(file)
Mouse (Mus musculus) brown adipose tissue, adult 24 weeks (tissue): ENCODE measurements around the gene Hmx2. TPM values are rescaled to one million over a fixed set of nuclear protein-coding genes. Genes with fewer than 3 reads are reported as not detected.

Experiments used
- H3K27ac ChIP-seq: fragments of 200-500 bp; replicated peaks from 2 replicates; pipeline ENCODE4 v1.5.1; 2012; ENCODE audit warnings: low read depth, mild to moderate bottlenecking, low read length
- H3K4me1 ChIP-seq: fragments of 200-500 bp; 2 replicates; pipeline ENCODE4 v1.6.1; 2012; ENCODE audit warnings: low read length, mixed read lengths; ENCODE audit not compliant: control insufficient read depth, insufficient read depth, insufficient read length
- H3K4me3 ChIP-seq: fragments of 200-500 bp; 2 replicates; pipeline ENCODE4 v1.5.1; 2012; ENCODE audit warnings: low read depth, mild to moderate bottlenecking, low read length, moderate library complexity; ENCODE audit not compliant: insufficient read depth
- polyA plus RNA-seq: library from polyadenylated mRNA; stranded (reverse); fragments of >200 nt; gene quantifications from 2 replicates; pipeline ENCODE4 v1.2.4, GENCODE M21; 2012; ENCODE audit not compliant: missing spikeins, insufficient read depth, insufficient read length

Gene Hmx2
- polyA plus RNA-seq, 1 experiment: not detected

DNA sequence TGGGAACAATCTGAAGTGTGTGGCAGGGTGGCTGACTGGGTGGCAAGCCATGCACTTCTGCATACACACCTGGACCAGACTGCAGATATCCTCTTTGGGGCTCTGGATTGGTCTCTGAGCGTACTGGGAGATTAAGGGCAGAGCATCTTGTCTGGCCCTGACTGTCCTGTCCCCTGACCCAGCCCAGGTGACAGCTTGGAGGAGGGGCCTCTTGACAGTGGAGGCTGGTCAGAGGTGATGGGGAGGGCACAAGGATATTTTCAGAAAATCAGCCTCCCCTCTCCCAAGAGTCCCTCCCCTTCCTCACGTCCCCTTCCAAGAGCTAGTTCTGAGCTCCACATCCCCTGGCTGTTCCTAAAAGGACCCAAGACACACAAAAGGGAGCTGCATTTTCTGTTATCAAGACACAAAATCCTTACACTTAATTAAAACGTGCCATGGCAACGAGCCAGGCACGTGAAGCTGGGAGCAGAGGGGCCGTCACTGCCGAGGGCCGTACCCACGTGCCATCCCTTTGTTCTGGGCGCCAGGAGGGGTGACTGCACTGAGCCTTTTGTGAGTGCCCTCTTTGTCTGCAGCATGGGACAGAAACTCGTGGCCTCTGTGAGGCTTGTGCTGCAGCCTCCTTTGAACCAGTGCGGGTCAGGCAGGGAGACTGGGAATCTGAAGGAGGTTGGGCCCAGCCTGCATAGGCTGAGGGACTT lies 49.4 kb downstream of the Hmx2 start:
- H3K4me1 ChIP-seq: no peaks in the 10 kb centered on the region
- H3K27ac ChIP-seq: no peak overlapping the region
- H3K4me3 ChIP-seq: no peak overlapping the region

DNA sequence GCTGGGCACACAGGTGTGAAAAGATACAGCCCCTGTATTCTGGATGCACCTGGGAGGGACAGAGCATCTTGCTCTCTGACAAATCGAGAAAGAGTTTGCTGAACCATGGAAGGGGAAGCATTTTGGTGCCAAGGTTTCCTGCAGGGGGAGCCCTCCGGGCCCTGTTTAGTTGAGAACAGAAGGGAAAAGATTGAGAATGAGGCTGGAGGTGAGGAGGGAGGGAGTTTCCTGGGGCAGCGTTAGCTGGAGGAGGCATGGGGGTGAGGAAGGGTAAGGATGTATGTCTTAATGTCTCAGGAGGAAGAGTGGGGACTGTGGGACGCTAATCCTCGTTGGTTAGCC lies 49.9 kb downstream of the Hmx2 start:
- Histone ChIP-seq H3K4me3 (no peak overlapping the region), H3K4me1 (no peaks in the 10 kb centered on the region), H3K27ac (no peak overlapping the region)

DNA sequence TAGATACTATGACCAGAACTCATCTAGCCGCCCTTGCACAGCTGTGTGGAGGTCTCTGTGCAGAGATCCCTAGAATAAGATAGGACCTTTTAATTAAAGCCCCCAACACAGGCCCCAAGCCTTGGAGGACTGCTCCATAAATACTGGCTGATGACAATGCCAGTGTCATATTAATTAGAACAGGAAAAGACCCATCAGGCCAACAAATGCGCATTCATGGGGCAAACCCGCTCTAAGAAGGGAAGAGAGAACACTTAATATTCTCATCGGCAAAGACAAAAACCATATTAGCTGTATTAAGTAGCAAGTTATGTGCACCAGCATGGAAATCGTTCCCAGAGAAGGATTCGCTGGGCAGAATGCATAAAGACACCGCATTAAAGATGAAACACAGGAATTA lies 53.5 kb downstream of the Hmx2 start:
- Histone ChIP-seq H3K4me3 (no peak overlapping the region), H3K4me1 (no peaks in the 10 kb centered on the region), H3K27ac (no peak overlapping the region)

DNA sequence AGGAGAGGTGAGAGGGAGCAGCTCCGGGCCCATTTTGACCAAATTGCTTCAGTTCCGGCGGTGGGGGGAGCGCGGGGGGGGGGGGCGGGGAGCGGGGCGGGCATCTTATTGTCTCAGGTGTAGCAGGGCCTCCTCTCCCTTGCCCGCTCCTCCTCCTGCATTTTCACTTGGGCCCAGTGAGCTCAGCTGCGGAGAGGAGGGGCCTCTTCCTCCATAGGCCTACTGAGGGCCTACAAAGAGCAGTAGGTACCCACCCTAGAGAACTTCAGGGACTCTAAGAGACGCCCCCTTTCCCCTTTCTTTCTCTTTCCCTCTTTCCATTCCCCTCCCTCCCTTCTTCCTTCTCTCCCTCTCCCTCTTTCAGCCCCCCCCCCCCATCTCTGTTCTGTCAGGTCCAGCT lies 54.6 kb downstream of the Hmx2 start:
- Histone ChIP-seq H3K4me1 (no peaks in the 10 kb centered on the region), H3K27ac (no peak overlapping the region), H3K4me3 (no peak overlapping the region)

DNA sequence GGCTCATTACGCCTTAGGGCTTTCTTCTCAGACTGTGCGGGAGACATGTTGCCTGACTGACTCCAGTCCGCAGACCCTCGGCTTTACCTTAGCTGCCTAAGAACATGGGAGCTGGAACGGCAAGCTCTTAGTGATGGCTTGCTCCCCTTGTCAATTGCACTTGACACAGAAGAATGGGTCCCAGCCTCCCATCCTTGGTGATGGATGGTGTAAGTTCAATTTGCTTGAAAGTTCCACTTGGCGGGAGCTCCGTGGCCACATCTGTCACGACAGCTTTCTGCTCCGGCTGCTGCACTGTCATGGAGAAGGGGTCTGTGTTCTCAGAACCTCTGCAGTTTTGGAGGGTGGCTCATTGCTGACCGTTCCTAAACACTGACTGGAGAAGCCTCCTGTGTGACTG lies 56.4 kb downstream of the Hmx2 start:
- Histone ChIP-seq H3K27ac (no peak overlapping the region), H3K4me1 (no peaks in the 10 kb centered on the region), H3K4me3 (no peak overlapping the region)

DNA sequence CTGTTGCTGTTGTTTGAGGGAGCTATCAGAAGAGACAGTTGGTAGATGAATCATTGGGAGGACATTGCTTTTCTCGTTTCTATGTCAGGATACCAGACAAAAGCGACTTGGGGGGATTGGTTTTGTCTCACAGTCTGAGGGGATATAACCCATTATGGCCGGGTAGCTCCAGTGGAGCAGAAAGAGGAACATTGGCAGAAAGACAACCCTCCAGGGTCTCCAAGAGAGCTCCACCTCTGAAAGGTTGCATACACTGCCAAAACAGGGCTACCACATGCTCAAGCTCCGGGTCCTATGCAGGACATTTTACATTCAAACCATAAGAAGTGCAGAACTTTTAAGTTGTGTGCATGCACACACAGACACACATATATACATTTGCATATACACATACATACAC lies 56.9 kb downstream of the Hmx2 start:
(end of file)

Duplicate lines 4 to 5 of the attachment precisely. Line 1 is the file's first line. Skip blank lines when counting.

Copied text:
- H3K4me1 ChIP-seq: fragments of 200-500 bp; 2 replicates; pipeline ENCODE4 v1.6.1; 2012; ENCODE audit warnings: low read length, mixed read lengths; ENCODE audit not compliant: control insufficient read depth, insufficient read depth, insufficient read length
- H3K4me3 ChIP-seq: fragments of 200-500 bp; 2 replicates; pipeline ENCODE4 v1.5.1; 2012; ENCODE audit warnings: low read depth, mild to moderate bottlenecking, low read length, moderate library complexity; ENCODE audit not compliant: insufficient read depth